one might consider how america would respond if it was wasp toddlers showing up at the border, their cute j. crew and tommy hilfiger outfits in tatters, with stories from the yacht club or golf course of terrible suffering at the hands of latino street gangs.
and who should set immigration policy? how about sheldon adelson, bill gates, and warren buffett.i do think the latter two set policy in the obama administration to a very great extent. even people who seem like they should be anti-capitalist or something regard them as having tremendous credibility (=$$$) and benevolence.
at the very same time as the dems are listening to the richest people in the world as to actual policy, they're squawking about inequality. now also, i would just mention to anyone who might be editing the opinion page of the new york times that you just published a horrendous parody of english prose cobbled together by three staffs.
here's a slice:
A “talented graduate” reform was included in a bill that the Senate approved last year by a 68-to-32 vote. It would remove the worldwide cap on the number of visas that could be awarded to legal immigrants who had earned a graduate degree in science, technology, engineering or mathematics from an accredited institution of higher education in the United States, provided they had an offer of employment.
another way to put this: send us your bourgeoisie. meanwhile we must crack down on, say, starving children, whom nobody wants whatsoever. one measures the value of human beings in cubicle productivity, which might also have a bit of a eugenic element: who do we want to add to the gene pool? probably we should have recruiters rolling around the world offering citizenship to people based on standardized test scores.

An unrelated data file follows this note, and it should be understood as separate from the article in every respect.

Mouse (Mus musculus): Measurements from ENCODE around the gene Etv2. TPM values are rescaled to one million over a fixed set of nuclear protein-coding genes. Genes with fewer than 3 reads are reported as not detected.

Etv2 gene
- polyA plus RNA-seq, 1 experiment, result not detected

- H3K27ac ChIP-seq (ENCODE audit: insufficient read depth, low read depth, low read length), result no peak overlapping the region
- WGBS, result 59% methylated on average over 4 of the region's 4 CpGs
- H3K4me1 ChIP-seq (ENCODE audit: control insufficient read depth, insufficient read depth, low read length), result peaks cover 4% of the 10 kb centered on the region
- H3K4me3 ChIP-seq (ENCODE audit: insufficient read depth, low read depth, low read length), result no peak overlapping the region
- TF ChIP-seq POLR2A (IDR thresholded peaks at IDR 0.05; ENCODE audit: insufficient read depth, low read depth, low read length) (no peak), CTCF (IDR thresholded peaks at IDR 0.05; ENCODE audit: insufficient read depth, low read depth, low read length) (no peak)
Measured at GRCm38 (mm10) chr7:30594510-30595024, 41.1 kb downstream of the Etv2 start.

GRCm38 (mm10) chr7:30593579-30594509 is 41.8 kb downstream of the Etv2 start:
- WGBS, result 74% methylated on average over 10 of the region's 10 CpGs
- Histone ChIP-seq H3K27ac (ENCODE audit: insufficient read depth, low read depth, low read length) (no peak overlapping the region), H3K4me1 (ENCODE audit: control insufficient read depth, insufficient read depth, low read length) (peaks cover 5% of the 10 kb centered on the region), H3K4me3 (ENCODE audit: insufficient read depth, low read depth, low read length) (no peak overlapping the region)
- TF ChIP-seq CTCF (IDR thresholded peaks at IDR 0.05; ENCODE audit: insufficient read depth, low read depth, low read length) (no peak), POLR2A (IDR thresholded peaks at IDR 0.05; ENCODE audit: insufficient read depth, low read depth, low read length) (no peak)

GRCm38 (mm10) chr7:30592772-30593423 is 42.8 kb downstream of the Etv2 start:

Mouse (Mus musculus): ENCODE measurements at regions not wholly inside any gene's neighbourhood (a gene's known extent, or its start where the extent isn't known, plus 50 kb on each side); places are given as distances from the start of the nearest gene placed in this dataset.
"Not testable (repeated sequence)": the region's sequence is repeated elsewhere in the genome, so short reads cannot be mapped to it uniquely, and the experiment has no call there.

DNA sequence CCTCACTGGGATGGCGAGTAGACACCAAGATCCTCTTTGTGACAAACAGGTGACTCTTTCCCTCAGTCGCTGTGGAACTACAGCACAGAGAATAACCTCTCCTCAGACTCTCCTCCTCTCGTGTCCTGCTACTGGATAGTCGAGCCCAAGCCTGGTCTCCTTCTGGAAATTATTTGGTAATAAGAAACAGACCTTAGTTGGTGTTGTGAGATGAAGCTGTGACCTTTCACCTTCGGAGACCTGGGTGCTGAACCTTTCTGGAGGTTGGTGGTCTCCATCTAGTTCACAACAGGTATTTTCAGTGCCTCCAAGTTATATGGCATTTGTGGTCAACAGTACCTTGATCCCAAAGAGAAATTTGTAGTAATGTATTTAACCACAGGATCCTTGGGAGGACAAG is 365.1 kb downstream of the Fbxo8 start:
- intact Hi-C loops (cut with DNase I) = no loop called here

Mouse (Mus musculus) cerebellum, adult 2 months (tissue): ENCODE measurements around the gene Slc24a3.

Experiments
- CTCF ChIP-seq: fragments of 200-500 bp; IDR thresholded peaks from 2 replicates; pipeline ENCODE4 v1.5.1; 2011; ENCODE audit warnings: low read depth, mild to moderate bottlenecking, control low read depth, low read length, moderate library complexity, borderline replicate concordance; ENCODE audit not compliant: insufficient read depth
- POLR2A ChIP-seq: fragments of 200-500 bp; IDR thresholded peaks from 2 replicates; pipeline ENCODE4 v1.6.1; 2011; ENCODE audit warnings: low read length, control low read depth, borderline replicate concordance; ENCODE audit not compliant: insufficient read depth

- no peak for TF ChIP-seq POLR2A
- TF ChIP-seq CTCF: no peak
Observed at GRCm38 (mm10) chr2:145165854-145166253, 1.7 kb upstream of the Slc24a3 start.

what is happening at the mexican border is that we have an influx of refugees, mostly women with children or children alone. it's not a crisis, like say the refugee situation in syria's neighbors. that americans respond to an influx of suffering children by snarling at them, blocking vehicles, demanding higher fences, devising new modes of detention and deportation, etc: who the fuck are we? because i don't think we are who we say we are.
as i travel this mighty land, many people who are indistinguishable from you come right up to me and say: senator huber, what about immigration? i have focused-grouped this thing and come out tough. i agree with the obama administration what we need is a sprawling gulag of new detention facilities and draconian expulsion procedures for undesirable displaced children of particular ethnicities. we cannot even secure our own border from this destructive, scary scourge: tiny children trying to escape conditions of terrible violence. the law is the law, while these children are mere abstractions. i have no idea why they call me 'senator huber'.
immigration seems to be coming up again, as jeb bush - who is running for president - tries to frame it as a campaign issue. now, one line that people always come up with is 'it's unrealistic to deport 10 million people'. well, i'll tell you what, the obama admin has deported 2 million, so i wouldn't assume that they or their successors couldn't or wouldn't deport millions more, or indeed, say, the whole population of the lower 48. meanwhile almost half a million people are being held in what we should certainly call concentration camps. these camps, in the time-honored tradition, are filed with people of a particular ethnicity. meanwhile obama's up on stage quoting king, etc. it's a real inspiration.
you know the idea that we should favor 'people with advanced degrees' in immigration basically means: we welcome you as long as you're bourgeois. also these are the people whose situation is least desperate wherever they go. i guess it's a justification in terms of our own economy. one thing i want to say is that to make an economy you need all sorts of people doing all sorts of things, including manual labor, skilled and unskilled. there seems to be a vague notion that if everyone had an engineering degree, everybody would be making a six-figure salary, that 'education is the key to economic advancement'; look that just can't be quite right, and it certainly cannot be extrapolated from what people with advanced degrees make now in relation to high school grads etc. maybe it's someone's road out, but the economy has to be conceived as a whole structure, in terms of the actual needs that can be satisfied by various sorts of people. also the actual skills and preferences of various sorts of workers; which they're suited to and what is needed.